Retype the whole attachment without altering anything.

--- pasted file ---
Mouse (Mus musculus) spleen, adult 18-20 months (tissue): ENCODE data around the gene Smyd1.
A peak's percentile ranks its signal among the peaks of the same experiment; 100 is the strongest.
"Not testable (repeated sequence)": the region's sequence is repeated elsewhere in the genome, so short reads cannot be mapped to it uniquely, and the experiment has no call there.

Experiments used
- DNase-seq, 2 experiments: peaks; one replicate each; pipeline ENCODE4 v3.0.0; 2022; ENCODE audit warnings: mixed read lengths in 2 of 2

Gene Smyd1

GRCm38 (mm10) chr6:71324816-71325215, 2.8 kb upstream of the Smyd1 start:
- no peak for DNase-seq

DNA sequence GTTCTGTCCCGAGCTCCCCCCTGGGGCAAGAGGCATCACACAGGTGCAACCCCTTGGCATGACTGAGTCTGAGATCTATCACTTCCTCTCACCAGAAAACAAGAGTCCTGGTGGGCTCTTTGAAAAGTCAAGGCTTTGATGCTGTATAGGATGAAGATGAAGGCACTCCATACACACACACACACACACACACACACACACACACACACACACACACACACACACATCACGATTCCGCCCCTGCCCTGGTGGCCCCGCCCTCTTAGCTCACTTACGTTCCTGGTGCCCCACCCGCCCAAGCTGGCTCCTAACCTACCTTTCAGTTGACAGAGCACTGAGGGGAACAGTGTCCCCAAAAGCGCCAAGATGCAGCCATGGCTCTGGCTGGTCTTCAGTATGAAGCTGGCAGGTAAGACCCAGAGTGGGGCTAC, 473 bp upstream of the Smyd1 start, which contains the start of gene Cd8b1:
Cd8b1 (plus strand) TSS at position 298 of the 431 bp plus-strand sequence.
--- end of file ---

Mouse (Mus musculus) spleen, adult 18-20 months (tissue): ENCODE data around the gene Smyd1.
A peak's percentile ranks its signal among the peaks of the same experiment; 100 is the strongest.
"Not testable (repeated sequence)": the region's sequence is repeated elsewhere in the genome, so short reads cannot be mapped to it uniquely, and the experiment has no call there.

Experiments used
- DNase-seq, 2 experiments: peaks; one replicate each; pipeline ENCODE4 v3.0.0; 2022; ENCODE audit warnings: mixed read lengths in 2 of 2

Gene Smyd1

GRCm38 (mm10) chr6:71324816-71325215, 2.8 kb upstream of the Smyd1 start:
- no peak for DNase-seq

DNA sequence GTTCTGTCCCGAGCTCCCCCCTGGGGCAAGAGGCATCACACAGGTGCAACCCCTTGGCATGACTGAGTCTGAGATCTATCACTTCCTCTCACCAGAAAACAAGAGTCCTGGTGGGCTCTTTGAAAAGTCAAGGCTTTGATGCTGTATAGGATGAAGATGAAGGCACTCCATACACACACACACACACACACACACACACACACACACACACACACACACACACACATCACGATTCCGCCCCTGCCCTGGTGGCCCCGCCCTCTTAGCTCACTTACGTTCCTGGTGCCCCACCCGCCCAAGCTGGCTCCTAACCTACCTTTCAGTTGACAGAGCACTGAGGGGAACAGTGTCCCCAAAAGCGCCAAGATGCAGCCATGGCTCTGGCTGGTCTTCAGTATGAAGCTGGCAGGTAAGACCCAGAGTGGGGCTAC, 473 bp upstream of the Smyd1 start, which contains the start of gene Cd8b1:
Cd8b1 (plus strand) TSS at position 298 of the 431 bp plus-strand sequence.